On Friday, Georgia’s House of Representatives passed the proposed budget for Fiscal Year 2019, which begins July 1 of this year. Appropriations bills begin in the House under the stewardship of Chairman Terry England — a man who has learned to listen attentively and smile before saying “no” to many wishlists. After all, a $2.5 billion rainy day fund doesn’t come about by a frequent habit of making it rain upon request.
This year’s proposed budget is $26 billion, $1.03 billion higher than FY 2018’s budget. This will renew the annual chestnut that we have a “one-billion-dollar surplus”, already being used by campaigns that hope you don’t understand Georgia’s budget process. For perspective, that’s 4 percent larger than last year’s budget. Given that the state is at about 1 percent population growth and consider inflation at 2-3 percent and a 4 percent growth is essentially holding the status quo.
That billion dollars doesn’t get spent with line items rising 4 percent across the board, however. In fact, education will get 90 percent — nine of every 10 dollars — in year-over-year revenue growth.
Expect quite a few headlines this year about teachers not getting pay raises. Teachers instead are getting a huge injection into the Teachers Retirement System to keep it within acceptable reserve standards. $361 million will be injected into TRS this year alone.
The above paragraph should actually say “some teachers,” as Georgia’s teacher retirement system requires 10 years to vest in the program. According to an August piece by Kyle Wingfield of the Atlanta Journal-Constitution, only 1 in 3 teachers break even with their contributions to TRS, with 4 of 5 expected to lose money on their contributions to the system.
For the defenders of the status quo education system, it needs to be pointed out repeatedly that the system is designed to reward career educators at the top end of the pay scale. At the same time, the system churns through lower-paid, entry-level teachers who leave before being able to take full advantage of the system to which they contribute. Those who still say teachers are being short changed in this state need to ask the career education bureaucrats why they maintain a system that works for them and leaves out more than two thirds of classroom teachers.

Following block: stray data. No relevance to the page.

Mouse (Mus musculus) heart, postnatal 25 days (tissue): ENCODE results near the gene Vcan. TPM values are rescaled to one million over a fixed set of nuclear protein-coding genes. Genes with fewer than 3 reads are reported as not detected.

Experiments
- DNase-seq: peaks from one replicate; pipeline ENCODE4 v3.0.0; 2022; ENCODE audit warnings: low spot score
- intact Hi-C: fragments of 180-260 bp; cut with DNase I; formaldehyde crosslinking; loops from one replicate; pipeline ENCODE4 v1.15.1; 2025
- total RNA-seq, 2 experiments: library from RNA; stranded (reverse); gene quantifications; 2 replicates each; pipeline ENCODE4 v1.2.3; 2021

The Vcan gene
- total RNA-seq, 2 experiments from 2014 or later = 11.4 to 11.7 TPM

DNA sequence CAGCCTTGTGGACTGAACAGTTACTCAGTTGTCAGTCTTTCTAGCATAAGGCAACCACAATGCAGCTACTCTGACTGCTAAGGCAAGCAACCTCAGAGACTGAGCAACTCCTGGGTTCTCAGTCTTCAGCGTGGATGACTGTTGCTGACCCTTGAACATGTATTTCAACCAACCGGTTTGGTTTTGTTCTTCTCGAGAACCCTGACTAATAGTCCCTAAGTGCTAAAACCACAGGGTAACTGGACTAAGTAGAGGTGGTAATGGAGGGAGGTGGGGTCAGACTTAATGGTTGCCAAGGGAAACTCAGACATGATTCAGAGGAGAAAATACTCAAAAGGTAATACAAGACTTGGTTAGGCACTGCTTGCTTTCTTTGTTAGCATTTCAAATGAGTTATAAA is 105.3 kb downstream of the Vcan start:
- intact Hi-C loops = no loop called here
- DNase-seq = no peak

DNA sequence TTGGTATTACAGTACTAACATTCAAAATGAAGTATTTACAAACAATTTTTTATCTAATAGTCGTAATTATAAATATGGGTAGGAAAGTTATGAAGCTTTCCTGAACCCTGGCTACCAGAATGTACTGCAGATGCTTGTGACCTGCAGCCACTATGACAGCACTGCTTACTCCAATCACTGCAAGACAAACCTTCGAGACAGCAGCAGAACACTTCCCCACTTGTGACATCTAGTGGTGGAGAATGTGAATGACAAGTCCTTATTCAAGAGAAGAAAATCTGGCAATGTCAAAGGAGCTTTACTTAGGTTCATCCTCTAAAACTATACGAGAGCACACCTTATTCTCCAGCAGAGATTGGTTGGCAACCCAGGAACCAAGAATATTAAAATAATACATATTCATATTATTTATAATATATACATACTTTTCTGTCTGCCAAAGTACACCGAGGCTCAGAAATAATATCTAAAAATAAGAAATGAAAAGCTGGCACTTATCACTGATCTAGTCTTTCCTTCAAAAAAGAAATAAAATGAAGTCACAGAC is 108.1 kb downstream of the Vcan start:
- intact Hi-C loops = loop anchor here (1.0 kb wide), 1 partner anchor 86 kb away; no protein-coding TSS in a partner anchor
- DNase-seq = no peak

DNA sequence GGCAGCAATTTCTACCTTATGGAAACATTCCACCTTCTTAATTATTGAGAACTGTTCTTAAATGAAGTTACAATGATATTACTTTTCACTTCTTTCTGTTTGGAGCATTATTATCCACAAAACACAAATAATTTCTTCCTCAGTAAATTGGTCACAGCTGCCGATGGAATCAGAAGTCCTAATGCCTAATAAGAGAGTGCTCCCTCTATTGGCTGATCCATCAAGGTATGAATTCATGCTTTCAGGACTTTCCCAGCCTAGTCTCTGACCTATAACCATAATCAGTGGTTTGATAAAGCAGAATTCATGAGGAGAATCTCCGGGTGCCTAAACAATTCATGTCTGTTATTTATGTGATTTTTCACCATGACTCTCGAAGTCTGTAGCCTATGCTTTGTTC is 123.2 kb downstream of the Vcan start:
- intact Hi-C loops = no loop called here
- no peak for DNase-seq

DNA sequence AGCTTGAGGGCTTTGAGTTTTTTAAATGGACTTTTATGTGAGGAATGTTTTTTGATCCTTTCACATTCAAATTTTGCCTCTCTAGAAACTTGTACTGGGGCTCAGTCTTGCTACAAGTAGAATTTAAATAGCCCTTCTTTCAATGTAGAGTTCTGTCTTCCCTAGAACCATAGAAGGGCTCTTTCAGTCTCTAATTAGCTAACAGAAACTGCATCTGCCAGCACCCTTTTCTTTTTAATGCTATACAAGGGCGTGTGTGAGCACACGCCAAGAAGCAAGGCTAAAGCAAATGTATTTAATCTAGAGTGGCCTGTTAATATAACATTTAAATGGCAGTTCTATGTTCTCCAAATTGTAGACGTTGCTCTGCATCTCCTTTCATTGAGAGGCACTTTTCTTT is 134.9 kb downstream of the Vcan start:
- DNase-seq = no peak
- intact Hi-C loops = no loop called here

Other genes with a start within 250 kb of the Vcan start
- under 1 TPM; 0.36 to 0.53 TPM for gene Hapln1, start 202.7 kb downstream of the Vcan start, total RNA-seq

Recommendations from the House Rural Development Council also were incorporated into the House Budget, with 52 separate line items added or increased due to recommendations from the RDC. Many of these amounts are healthcare and/or mental health related, with increases to provider reimbursement rates and/or additional funding for services scarce in rural Georgia.
Transportation continues to get additional funding in the form of bonds, including $100 million for the fourth year in a row for bridge and road repair. Additionally, $5.5 million will go toward upgrades for state-owned, short-line railroads, and $35 million is dedicated to deepening the harbor for the Port of Savannah.
More than a half billion dollars is headed to the University System of Georgia under this budget — $111 million is allocated based on enrollment growth. The largest part of this year’s bond package ($417 million) is dedicated to construction projects for the USG. Other highlights from this section of the budget includes $4.4 million to staff the Georgia Cyber Innovation and Training Center in Augusta, and $1.7 million for the Center for Rural Prosperity and Innovations.
Other budget items see increases for programs in public safety, including additional funding to create accountability courts and to fund an additional school of state trooper cadets. An additional $6 million is also added to the state’s public defender council.
The budget now will go to the State Senate where Senate Budget Chairman Jack Hill will shepherd a similar-sized budget reflecting slightly differing priorities. The respective differences will be ironed out in a conference committee then settled in a final budget before the legislature adjourns on March 29.